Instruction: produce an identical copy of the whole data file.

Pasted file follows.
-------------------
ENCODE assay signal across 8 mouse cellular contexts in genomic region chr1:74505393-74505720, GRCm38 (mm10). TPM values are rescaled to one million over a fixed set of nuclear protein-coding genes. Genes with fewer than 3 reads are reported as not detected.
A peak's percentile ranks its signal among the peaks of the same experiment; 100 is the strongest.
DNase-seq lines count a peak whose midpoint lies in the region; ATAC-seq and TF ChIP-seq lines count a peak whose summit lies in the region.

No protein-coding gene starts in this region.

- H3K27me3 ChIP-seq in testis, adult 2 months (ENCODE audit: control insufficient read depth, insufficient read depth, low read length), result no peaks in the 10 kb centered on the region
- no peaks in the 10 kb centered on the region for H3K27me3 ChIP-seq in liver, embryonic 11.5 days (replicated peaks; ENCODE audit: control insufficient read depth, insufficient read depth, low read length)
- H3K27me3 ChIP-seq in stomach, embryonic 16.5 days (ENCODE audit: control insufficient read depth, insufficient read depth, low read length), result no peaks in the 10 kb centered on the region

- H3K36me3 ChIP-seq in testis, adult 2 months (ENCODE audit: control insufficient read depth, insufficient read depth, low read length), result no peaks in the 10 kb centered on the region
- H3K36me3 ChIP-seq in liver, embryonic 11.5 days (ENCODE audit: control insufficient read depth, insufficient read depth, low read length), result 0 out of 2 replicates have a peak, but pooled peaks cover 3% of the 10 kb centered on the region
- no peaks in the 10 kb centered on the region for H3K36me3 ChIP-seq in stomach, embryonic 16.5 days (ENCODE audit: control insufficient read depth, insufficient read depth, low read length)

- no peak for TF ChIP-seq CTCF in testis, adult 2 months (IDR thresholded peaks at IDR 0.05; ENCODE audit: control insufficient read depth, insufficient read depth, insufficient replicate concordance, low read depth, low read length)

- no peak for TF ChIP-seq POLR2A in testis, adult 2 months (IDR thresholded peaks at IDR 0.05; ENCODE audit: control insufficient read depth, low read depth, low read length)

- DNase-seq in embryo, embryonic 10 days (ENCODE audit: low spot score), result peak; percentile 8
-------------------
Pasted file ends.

ENCODE assay signal across 8 mouse cellular contexts in genomic region chr1:74505393-74505720, GRCm38 (mm10). TPM values are rescaled to one million over a fixed set of nuclear protein-coding genes. Genes with fewer than 3 reads are reported as not detected.
A peak's percentile ranks its signal among the peaks of the same experiment; 100 is the strongest.
DNase-seq lines count a peak whose midpoint lies in the region; ATAC-seq and TF ChIP-seq lines count a peak whose summit lies in the region.

No protein-coding gene starts in this region.

- H3K27me3 ChIP-seq in testis, adult 2 months (ENCODE audit: control insufficient read depth, insufficient read depth, low read length), result no peaks in the 10 kb centered on the region
- no peaks in the 10 kb centered on the region for H3K27me3 ChIP-seq in liver, embryonic 11.5 days (replicated peaks; ENCODE audit: control insufficient read depth, insufficient read depth, low read length)
- H3K27me3 ChIP-seq in stomach, embryonic 16.5 days (ENCODE audit: control insufficient read depth, insufficient read depth, low read length), result no peaks in the 10 kb centered on the region

- H3K36me3 ChIP-seq in testis, adult 2 months (ENCODE audit: control insufficient read depth, insufficient read depth, low read length), result no peaks in the 10 kb centered on the region
- H3K36me3 ChIP-seq in liver, embryonic 11.5 days (ENCODE audit: control insufficient read depth, insufficient read depth, low read length), result 0 out of 2 replicates have a peak, but pooled peaks cover 3% of the 10 kb centered on the region
- no peaks in the 10 kb centered on the region for H3K36me3 ChIP-seq in stomach, embryonic 16.5 days (ENCODE audit: control insufficient read depth, insufficient read depth, low read length)

- no peak for TF ChIP-seq CTCF in testis, adult 2 months (IDR thresholded peaks at IDR 0.05; ENCODE audit: control insufficient read depth, insufficient read depth, insufficient replicate concordance, low read depth, low read length)

- no peak for TF ChIP-seq POLR2A in testis, adult 2 months (IDR thresholded peaks at IDR 0.05; ENCODE audit: control insufficient read depth, low read depth, low read length)

- DNase-seq in embryo, embryonic 10 days (ENCODE audit: low spot score), result peak; percentile 8